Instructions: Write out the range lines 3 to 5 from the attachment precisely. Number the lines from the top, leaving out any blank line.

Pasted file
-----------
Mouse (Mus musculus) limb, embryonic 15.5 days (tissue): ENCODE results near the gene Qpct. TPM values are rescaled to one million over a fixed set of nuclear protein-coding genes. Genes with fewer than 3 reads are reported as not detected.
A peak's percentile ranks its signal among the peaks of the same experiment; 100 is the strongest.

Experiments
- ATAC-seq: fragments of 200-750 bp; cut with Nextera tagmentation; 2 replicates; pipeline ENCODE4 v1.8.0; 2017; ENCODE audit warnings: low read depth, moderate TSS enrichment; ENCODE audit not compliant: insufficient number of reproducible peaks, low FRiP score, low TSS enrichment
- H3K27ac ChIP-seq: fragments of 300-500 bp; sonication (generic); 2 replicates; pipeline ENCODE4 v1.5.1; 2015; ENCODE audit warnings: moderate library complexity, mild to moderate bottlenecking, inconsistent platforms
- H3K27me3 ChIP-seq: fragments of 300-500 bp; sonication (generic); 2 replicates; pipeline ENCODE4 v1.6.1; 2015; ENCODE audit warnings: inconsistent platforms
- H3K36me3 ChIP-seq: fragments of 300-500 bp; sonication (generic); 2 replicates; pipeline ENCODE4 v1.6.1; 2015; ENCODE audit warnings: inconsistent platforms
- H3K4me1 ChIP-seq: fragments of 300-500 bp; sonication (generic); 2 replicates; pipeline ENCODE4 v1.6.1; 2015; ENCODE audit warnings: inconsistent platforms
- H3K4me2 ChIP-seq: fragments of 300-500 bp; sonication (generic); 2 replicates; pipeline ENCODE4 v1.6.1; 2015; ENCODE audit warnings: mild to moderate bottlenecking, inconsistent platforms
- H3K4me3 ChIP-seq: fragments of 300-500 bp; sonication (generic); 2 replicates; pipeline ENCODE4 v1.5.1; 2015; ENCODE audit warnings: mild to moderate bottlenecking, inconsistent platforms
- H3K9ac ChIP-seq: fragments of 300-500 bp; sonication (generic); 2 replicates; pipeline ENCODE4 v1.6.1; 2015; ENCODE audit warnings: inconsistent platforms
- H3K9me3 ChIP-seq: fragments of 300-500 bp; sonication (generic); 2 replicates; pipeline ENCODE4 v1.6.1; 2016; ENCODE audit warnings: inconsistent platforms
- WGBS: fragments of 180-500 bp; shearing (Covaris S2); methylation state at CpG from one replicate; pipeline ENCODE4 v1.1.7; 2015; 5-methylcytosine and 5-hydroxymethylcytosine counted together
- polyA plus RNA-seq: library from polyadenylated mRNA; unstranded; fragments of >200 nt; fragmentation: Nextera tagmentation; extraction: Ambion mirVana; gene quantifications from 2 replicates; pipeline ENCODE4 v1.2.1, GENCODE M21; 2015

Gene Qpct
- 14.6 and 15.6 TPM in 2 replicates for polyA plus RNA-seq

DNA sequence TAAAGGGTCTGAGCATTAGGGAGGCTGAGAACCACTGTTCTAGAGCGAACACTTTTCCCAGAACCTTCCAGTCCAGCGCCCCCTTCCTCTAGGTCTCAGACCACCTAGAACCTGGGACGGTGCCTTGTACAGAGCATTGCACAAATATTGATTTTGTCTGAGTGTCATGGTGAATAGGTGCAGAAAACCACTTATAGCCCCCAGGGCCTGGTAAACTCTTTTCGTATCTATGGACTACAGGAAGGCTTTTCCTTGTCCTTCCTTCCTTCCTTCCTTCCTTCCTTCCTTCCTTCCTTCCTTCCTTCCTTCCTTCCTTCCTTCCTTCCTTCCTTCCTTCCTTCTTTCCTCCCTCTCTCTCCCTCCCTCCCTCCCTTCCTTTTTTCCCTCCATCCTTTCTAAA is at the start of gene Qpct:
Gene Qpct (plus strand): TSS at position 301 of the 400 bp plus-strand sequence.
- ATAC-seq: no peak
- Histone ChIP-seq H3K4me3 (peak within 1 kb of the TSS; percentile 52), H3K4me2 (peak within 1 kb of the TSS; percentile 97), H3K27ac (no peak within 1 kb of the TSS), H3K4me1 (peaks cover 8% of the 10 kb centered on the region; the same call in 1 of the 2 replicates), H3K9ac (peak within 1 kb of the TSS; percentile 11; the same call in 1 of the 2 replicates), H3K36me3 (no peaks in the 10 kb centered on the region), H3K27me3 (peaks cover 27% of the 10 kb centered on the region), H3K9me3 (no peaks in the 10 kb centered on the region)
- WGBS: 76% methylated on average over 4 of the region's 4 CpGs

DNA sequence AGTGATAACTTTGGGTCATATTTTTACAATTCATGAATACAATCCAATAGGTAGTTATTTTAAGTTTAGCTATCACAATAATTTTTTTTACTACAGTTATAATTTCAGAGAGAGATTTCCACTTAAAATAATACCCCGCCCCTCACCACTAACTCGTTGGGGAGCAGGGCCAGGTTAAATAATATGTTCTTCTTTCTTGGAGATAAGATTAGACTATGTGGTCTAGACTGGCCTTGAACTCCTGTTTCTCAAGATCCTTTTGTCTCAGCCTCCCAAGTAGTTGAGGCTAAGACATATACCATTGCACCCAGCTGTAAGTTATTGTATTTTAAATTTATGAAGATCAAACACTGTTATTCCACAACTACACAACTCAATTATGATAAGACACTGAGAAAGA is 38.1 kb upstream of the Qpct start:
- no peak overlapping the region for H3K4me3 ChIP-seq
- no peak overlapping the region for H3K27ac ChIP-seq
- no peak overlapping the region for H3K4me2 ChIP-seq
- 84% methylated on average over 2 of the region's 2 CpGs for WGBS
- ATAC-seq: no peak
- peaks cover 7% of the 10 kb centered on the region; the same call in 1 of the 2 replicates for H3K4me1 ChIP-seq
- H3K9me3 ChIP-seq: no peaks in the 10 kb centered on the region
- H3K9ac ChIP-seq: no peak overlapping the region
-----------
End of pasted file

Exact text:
Experiments
- ATAC-seq: fragments of 200-750 bp; cut with Nextera tagmentation; 2 replicates; pipeline ENCODE4 v1.8.0; 2017; ENCODE audit warnings: low read depth, moderate TSS enrichment; ENCODE audit not compliant: insufficient number of reproducible peaks, low FRiP score, low TSS enrichment
- H3K27ac ChIP-seq: fragments of 300-500 bp; sonication (generic); 2 replicates; pipeline ENCODE4 v1.5.1; 2015; ENCODE audit warnings: moderate library complexity, mild to moderate bottlenecking, inconsistent platforms